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-1

It is not only about up and down, there are deeper dimensions to this. Like infront and behind. The Moon seems to be "behind" us, as in expressions like: "Going BACK to the Moon". Although it does go all around and never gets anywhere, much like ones own bottom, actually. Even Ptolemy didn't argue with that fact. Might this be a clue to this geometric ...

3

Most of the 60 moons in the Saturn system are far away from the rings and very small, so their effect on the rings is negligible. But larger ones that are closer in (Enceladus) do have a rather significant effect on the rings, but as the gravitational pull of these moons is radially outward, it is hardly visible. On the other hand, small moons inside the ...

0

I think that one thing confusing you, is that up/down is a 2 dimensions concept (just like your image by the way), but the Universe is in 3 physical dimensions (let's not talk about time here). So when you say « going up from Earth is extracting from it's gravity », it can be in many direction. If two persons are in North Pole and South Pole of Earth, and ...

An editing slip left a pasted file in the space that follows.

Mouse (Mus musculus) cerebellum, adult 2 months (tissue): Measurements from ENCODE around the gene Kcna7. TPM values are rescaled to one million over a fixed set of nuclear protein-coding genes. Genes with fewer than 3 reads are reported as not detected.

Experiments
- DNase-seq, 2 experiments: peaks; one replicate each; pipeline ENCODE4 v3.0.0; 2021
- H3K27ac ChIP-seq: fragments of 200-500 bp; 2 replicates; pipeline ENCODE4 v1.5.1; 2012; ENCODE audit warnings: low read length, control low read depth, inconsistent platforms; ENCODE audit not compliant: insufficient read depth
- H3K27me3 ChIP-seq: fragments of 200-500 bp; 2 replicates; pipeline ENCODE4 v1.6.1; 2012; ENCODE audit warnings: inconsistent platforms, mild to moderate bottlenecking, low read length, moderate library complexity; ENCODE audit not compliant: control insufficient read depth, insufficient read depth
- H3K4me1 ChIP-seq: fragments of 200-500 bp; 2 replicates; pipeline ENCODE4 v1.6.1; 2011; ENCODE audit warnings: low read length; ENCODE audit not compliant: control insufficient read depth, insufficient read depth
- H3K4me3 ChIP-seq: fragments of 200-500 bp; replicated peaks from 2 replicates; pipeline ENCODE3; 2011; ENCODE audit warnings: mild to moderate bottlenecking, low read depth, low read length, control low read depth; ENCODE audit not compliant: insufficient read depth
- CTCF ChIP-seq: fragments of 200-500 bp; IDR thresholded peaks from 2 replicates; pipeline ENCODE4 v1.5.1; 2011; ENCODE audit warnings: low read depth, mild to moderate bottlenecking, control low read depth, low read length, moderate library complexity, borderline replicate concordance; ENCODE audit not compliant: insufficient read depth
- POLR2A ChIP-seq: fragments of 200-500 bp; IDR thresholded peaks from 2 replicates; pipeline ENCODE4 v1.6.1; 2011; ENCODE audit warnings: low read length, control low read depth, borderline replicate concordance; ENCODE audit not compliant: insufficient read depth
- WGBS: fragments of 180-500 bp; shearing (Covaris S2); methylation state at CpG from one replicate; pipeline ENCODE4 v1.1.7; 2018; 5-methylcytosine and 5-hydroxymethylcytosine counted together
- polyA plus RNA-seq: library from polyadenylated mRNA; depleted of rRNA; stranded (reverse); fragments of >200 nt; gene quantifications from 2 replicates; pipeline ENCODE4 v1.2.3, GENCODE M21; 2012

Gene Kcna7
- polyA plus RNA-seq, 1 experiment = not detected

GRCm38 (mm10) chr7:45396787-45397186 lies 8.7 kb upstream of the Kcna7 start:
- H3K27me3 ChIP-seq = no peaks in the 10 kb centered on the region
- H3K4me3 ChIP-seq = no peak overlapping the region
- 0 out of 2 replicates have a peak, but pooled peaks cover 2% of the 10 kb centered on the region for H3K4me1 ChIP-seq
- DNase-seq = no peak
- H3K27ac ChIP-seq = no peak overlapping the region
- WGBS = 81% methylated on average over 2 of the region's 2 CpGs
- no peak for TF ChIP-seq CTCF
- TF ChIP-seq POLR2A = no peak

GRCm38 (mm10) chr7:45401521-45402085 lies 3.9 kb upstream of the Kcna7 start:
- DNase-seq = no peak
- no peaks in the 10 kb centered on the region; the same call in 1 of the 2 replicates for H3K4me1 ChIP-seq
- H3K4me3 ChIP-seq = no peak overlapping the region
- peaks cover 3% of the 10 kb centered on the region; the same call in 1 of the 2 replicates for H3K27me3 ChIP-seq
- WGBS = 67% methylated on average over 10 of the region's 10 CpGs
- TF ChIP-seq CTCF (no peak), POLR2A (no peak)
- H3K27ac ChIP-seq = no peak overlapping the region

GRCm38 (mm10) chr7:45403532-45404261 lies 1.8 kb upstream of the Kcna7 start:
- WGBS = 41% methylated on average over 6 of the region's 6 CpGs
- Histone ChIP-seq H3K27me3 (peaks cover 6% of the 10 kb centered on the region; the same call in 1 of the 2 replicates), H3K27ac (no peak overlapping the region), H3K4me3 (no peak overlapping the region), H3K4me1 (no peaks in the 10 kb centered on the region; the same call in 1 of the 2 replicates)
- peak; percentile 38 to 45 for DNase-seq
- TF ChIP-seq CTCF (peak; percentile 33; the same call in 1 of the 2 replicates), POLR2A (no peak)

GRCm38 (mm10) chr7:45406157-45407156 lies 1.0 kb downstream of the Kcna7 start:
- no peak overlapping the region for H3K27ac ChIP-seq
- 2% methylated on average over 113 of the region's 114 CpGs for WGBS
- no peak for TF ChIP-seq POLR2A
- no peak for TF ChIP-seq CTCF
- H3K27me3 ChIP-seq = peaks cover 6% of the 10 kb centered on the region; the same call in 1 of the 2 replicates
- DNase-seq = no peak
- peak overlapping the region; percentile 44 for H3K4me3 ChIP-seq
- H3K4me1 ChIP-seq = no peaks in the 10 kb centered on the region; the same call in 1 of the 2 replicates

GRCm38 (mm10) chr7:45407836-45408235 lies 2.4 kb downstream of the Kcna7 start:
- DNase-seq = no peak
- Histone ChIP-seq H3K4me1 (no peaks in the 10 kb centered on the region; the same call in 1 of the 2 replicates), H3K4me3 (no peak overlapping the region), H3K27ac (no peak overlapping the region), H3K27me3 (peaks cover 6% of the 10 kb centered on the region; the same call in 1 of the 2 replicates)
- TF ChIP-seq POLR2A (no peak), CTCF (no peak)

0

Your confusion is that you are treating gravity from all those objects as a bunch of discrete 'pulls' - but it doesn't manifest itself like that. Gravity from all bodies in the universe effects you as one force (I'm simplifying and excluding getting close to black holes etc where you have dramatically changing gravitational potential over the length of your ...

2

I think what you have established here is just that $\rho$ tends to increase with mass. The density of planets isn't constant. Let $\rho = \rho_0 (M/M_{earth})^{\alpha}$, so that $M = (4/3)\pi R^{3} \rho_0 (M/M_{earth})^{\alpha}$ Then $$g = \frac{GM}{R^2} = \frac{4\pi G}{3} R \rho$$ Replace $R$ with $(3M/4\pi \rho)^{1/3}$ so that $$g = \frac{4\pi G}{3} ... 1 For planets of constant mean density you have:$$ M=\rho \times 4\pi r^3 $$and the surface value of g is:$$ g(r)=\frac{GM}{r^2}=G \times \rho\times 4 \pi \times r  So for bodies of constant density the surface gravity is proportional to the radius, and the slope as $r \to 0$ tells you the density. So for bodies of equal density $\log(g(r)) \to -\infty$ ...

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